I lean over to my long suffering colleagues and say “this is the best fusion of 1979 and 1989 you’ll hear” I still believe it. The set can be seen as a confirmation and a revelation, depending on how often you’d seen them.
So here we are, on the Erasmusplein in Rotterdam, going to a new club run by real nice old 80s mobsters who have done the place up a bit like the Hacienda in 1987; (cavernous set up, long bar pillars, nobody there apart from some people moping about to Primal Scream & Cocteau Twins singles – all they miss are the yellow & black stripes)… We’re here to see our latest crush, Rats on Rafts who are playing two sets - both at ungodly hours - their mates and some interested older scene types. A further word about the club. It’s really massive, and with three hundred people in it would look empty. As it is, there are about a hundred in, so the feelings we encounter on mooching around are very much akin to those felt on a parent’s evening or a first day at work after the holidays. Still, the will and idea is definitely there and any club that plays Garlands-era Cocteau Twins, XMAL Deutschland and the Teardrop Explodes is always going down well with me. Between sets it’s very noticeable that everyone congregates in the small smoking area (for reasons of body warmth or conviviality? Who knows?).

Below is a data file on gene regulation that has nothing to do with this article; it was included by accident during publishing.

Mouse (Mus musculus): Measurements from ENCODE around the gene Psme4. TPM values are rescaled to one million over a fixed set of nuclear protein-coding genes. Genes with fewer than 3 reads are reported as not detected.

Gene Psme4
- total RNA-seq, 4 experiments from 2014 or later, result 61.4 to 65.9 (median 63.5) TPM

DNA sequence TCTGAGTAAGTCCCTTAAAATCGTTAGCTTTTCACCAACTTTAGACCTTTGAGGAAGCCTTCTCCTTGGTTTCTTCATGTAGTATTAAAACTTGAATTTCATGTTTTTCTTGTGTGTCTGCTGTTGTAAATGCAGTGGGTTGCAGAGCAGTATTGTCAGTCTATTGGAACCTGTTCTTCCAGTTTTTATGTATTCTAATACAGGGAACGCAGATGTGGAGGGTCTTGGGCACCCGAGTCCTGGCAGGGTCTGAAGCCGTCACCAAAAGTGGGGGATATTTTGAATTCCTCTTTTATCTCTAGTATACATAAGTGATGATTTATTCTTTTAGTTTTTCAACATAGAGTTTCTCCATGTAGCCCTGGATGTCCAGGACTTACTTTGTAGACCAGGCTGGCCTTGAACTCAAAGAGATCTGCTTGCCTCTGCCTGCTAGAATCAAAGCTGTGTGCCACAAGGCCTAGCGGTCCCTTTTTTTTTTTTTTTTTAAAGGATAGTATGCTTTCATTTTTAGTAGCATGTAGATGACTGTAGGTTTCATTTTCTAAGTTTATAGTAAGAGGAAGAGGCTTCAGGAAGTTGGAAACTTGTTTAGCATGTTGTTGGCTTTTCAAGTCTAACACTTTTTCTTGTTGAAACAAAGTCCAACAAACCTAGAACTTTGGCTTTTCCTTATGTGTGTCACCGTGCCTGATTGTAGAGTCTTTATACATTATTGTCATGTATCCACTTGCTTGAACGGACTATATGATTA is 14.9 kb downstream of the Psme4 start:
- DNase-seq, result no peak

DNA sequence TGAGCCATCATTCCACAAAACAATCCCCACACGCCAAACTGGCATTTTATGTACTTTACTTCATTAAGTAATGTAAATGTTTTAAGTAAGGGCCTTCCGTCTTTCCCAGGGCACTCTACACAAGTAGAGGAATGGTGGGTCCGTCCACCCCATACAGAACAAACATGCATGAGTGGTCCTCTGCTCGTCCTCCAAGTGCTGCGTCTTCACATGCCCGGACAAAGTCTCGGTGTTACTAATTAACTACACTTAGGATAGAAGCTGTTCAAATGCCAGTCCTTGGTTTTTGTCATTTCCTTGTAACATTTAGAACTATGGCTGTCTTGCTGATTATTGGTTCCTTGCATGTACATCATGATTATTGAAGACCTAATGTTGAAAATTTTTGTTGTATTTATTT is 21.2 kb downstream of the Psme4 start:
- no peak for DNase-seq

Onto Rats: the two sets differ for a number of reasons, but mainly - we think - due to alcohol. Still, they’re both blistering performances, showing sides of the band that we’d not really noticed before. The first set is all control and determination with some definite highlights: the masterful Plastic Plaster is a sublime pop song. Built on a Dinky toy beat, it twinkles and sparkles like a gem; Patience is all muscle and sinew and attitude, and older tracks Can’t Be Bothered and God is Dead lend the set a few breathing points and some light and shade, which is needed at times, because Rats can belt through their numbers if they get a second wind. As for the set closer, Jazz, this is the moment where overexcitedly I lean over to my long suffering colleagues and say “this is the best fusion of 1979 and 1989 you’ll hear” I still believe it. The set can be seen as a confirmation and a revelation, depending on how often you’d seen them.
The second gig (played after a further hour’s moping about listening to Sons and Fascination-era Simple Minds) is funny for a variety of reasons: Money Man is treated like an old jumper, chucked off. Notes are missed but somehow the whole thing works aided by a formidable impressionist sweep that the band give to the song. There’s a song about a baby niece which is actually brilliant, because it’s so cheeky, and then we get a total free-fall into D.A.F.’s Der Mussolini (after David has decided to slag off Ian Curtis for being dead, which I suppose is fair enough). At this point the audience jump onto the stage and start yelling in the mikes and it’s all a whirl of noise fun and gilded Youth doing their thing. A few more beers and we stagger exultantly home through the primary assault that is Rotterdam on a Saturday evening. Marvellous.